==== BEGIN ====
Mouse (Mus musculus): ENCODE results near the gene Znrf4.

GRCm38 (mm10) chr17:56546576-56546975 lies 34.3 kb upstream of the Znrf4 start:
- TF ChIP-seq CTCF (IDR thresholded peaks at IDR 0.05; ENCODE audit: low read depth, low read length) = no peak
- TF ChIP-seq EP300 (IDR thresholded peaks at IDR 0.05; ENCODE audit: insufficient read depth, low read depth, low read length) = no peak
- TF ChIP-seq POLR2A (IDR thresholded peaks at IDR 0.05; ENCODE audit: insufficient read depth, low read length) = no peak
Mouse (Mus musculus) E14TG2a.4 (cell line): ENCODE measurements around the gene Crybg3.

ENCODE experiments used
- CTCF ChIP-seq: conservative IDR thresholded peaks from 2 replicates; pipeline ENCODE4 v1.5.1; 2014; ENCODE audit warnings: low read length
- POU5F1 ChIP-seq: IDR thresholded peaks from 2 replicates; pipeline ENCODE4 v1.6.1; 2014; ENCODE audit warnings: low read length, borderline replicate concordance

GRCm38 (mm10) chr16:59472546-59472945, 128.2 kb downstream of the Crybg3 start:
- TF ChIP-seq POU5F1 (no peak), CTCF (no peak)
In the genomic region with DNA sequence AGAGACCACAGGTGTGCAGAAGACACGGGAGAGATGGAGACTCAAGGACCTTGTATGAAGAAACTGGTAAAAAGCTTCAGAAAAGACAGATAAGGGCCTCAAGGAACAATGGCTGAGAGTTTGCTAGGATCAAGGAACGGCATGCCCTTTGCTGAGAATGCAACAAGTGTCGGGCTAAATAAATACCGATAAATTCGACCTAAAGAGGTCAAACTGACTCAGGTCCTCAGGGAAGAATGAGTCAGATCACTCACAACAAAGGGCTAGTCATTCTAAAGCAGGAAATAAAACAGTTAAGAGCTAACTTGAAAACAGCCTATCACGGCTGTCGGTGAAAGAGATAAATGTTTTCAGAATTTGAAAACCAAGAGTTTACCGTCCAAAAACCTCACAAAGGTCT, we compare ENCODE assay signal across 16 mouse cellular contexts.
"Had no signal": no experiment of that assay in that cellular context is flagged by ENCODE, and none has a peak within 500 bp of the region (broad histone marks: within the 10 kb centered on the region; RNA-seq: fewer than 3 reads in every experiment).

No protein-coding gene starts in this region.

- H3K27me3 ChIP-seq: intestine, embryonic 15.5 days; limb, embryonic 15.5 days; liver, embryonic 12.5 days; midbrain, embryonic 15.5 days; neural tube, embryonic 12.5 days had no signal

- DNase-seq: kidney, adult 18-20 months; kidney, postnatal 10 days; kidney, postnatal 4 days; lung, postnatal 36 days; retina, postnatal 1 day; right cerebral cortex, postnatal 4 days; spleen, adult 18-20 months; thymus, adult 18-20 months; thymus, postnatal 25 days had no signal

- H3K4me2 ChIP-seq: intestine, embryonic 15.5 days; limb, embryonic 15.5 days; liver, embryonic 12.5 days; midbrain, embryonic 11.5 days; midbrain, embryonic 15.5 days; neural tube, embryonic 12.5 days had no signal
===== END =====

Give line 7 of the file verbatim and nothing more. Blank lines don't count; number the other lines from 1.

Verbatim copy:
ENCODE experiments used